Chinese broadcasters told to forget ratings, push socialism
Tuesday, April 10th, 2007
China has called on TV and radio stations to ignore ratings and “vulgarity” in their programming and promote socialist values instead, state media reported today. China keeps a tight grip on its state-owned broadcasters, but market reforms have spawned increasingly outrageous shows, including reality TV, to attract viewers and advertising revenue.
The State Administration of Radio Film and Television (SARFT) urged broadcasters to boycott bad taste, “build harmonious culture and provide noble and rich programming for the masses”, Xinhua news agency said. ”They should rely on quality and innovative programming, and outstanding ideological, artistic and attractive works to draw viewers. They should not rely on vulgarity to cater to a minority’s low-grade interests,” SARFT was quoted as saying.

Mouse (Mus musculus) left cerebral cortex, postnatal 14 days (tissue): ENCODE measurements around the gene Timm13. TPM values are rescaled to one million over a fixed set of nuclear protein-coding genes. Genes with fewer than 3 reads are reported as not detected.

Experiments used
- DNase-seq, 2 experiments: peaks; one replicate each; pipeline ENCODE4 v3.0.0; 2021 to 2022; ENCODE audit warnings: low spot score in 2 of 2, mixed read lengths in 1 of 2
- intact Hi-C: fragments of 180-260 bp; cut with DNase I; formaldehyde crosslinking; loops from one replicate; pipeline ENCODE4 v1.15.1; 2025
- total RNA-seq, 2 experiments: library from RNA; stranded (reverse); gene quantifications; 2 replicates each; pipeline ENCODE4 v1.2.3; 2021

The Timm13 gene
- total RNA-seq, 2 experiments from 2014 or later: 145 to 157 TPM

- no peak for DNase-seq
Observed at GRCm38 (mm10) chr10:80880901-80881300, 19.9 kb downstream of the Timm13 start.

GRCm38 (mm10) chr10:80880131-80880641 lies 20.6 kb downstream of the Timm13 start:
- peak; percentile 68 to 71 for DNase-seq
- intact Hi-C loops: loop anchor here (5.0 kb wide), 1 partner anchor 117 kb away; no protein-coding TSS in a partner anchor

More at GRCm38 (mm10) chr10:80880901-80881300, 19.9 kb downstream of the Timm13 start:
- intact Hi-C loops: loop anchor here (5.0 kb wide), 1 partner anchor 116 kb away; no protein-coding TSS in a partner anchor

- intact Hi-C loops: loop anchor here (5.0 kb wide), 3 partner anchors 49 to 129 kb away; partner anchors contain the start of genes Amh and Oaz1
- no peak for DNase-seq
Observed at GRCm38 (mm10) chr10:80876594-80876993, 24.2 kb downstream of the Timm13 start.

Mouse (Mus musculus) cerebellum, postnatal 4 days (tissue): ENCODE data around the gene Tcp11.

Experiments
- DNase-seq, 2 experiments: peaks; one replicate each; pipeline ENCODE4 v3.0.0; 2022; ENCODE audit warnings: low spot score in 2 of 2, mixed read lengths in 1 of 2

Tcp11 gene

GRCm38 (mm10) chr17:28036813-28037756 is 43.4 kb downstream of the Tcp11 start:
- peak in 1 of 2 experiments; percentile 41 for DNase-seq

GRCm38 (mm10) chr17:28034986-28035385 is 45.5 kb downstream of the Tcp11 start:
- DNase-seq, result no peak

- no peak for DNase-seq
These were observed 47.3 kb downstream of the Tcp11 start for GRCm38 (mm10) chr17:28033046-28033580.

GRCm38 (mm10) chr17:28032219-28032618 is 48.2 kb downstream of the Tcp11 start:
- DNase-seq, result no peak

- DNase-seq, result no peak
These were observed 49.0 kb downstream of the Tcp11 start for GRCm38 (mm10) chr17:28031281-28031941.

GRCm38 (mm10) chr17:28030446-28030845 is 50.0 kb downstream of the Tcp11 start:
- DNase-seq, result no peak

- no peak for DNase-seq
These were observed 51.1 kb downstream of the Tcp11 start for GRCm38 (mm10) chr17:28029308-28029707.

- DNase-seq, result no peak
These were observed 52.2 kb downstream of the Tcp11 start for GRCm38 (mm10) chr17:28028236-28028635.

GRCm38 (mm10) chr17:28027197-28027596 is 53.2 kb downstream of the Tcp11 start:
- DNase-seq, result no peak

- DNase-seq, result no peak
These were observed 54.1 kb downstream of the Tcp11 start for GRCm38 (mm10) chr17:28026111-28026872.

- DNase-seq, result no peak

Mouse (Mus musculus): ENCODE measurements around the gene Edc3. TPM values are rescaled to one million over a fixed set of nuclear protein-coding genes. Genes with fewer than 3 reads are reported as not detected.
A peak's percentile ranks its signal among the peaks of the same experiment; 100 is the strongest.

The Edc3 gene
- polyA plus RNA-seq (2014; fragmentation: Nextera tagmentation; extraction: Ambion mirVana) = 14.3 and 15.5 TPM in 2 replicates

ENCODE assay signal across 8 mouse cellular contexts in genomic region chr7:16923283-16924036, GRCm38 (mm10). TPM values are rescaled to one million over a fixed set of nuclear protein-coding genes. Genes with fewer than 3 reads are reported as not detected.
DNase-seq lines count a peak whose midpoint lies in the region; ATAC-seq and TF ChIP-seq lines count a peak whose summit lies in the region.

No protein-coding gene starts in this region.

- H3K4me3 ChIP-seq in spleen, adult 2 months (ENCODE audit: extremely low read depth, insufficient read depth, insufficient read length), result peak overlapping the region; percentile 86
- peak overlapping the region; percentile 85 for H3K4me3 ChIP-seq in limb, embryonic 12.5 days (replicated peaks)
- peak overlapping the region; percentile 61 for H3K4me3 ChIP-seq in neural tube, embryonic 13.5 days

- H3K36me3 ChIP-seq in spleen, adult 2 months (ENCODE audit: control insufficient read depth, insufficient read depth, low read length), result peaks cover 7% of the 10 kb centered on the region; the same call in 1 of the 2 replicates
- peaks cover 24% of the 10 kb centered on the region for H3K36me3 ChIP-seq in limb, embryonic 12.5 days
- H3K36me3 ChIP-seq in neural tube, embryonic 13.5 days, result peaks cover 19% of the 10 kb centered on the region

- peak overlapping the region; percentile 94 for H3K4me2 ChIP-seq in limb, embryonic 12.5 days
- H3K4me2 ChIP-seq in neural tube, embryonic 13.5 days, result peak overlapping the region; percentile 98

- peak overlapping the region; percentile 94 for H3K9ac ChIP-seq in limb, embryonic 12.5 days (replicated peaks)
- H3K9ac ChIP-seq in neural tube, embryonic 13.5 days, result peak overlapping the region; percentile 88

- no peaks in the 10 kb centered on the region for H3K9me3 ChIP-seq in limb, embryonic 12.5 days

Last week, SARFT issued a list of rules governing the airing of “Happy Boys Voice” - China’s latest take on the “American Idol” TV series - urging the singing contest to uphold high moral standards and avoid “weirdness, vulgarity and low taste”.
”Super Girls” - a smash hit that amassed over 400 million viewers for its final round - was criticised for its acid-tongued judges and for degrading contestants.
In January, SARFT flagged programming restrictions during prime-time viewing hours to create a “harmonious” environment ahead of a major Communist Party leadership meeting in the second half of the year. The creation of a “harmonious society” is the doctrine of President Hu Jintao as China seeks to remove the causes of social tension.
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